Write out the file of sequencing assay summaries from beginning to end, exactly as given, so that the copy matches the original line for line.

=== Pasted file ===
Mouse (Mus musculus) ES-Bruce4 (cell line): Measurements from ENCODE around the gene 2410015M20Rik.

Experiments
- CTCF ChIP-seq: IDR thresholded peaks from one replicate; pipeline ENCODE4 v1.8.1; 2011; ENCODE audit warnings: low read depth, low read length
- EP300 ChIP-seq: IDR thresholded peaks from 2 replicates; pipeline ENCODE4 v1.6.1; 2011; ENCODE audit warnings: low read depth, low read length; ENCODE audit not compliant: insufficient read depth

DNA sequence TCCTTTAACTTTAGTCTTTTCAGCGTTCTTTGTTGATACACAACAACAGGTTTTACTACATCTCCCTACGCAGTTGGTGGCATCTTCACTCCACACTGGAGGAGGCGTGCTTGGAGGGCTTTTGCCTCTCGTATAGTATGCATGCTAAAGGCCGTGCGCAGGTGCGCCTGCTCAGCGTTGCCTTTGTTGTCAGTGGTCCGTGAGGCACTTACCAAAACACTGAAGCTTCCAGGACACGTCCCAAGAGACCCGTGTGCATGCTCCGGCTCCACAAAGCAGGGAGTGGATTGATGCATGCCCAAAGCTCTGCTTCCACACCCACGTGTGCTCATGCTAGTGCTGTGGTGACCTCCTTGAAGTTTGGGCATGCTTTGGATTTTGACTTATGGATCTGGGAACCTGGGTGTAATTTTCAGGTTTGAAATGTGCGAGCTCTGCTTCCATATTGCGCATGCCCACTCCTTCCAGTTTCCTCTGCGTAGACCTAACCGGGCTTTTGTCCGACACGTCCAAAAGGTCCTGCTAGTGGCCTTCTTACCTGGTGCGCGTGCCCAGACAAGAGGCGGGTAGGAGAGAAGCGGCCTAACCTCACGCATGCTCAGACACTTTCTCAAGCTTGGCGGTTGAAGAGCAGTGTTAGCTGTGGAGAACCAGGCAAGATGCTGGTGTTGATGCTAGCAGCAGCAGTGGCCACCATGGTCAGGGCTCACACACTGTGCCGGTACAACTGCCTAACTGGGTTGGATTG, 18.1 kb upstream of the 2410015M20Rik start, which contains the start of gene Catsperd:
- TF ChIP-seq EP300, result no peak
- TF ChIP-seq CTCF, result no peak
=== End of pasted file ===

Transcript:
Mouse (Mus musculus) ES-Bruce4 (cell line): Measurements from ENCODE around the gene 2410015M20Rik.

Experiments
- CTCF ChIP-seq: IDR thresholded peaks from one replicate; pipeline ENCODE4 v1.8.1; 2011; ENCODE audit warnings: low read depth, low read length
- EP300 ChIP-seq: IDR thresholded peaks from 2 replicates; pipeline ENCODE4 v1.6.1; 2011; ENCODE audit warnings: low read depth, low read length; ENCODE audit not compliant: insufficient read depth

DNA sequence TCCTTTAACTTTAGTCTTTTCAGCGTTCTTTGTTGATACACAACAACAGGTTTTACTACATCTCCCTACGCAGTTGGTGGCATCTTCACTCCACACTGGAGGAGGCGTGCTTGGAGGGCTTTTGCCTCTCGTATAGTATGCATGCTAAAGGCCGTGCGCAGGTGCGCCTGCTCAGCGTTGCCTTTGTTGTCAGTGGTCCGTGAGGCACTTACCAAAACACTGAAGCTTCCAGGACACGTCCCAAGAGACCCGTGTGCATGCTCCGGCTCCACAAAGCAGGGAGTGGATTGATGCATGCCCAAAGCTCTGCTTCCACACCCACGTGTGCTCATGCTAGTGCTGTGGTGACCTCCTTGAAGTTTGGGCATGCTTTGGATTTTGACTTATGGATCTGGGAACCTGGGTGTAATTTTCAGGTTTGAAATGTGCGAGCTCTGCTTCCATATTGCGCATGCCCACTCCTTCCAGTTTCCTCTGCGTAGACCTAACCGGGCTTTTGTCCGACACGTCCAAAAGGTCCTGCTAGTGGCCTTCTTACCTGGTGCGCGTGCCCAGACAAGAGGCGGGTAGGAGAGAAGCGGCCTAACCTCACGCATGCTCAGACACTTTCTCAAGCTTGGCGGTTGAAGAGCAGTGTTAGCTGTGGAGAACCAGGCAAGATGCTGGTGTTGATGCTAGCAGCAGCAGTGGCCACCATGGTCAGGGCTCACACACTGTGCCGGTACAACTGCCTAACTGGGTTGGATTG, 18.1 kb upstream of the 2410015M20Rik start, which contains the start of gene Catsperd:
- TF ChIP-seq EP300, result no peak
- TF ChIP-seq CTCF, result no peak